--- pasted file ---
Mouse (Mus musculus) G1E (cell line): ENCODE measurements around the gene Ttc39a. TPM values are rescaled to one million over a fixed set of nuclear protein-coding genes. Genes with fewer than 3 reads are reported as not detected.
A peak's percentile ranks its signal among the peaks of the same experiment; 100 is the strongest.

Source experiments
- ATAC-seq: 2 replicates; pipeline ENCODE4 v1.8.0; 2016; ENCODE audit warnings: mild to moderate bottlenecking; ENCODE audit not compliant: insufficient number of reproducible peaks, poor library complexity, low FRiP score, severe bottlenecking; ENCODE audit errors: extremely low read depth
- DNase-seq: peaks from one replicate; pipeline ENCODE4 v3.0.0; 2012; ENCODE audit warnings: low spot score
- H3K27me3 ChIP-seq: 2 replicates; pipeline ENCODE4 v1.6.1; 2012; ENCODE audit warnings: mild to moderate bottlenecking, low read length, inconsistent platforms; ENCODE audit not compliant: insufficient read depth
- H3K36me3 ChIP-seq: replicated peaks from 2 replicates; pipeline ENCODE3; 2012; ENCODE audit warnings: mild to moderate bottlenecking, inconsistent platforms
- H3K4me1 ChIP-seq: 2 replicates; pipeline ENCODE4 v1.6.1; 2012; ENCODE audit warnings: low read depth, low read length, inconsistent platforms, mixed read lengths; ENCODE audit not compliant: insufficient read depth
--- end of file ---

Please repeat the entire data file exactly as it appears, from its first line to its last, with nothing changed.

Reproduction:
Mouse (Mus musculus) G1E (cell line): ENCODE measurements around the gene Ttc39a. TPM values are rescaled to one million over a fixed set of nuclear protein-coding genes. Genes with fewer than 3 reads are reported as not detected.
A peak's percentile ranks its signal among the peaks of the same experiment; 100 is the strongest.

Source experiments
- ATAC-seq: 2 replicates; pipeline ENCODE4 v1.8.0; 2016; ENCODE audit warnings: mild to moderate bottlenecking; ENCODE audit not compliant: insufficient number of reproducible peaks, poor library complexity, low FRiP score, severe bottlenecking; ENCODE audit errors: extremely low read depth
- DNase-seq: peaks from one replicate; pipeline ENCODE4 v3.0.0; 2012; ENCODE audit warnings: low spot score
- H3K27me3 ChIP-seq: 2 replicates; pipeline ENCODE4 v1.6.1; 2012; ENCODE audit warnings: mild to moderate bottlenecking, low read length, inconsistent platforms; ENCODE audit not compliant: insufficient read depth
- H3K36me3 ChIP-seq: replicated peaks from 2 replicates; pipeline ENCODE3; 2012; ENCODE audit warnings: mild to moderate bottlenecking, inconsistent platforms
- H3K4me1 ChIP-seq: 2 replicates; pipeline ENCODE4 v1.6.1; 2012; ENCODE audit warnings: low read depth, low read length, inconsistent platforms, mixed read lengths; ENCODE audit not compliant: insufficient read depth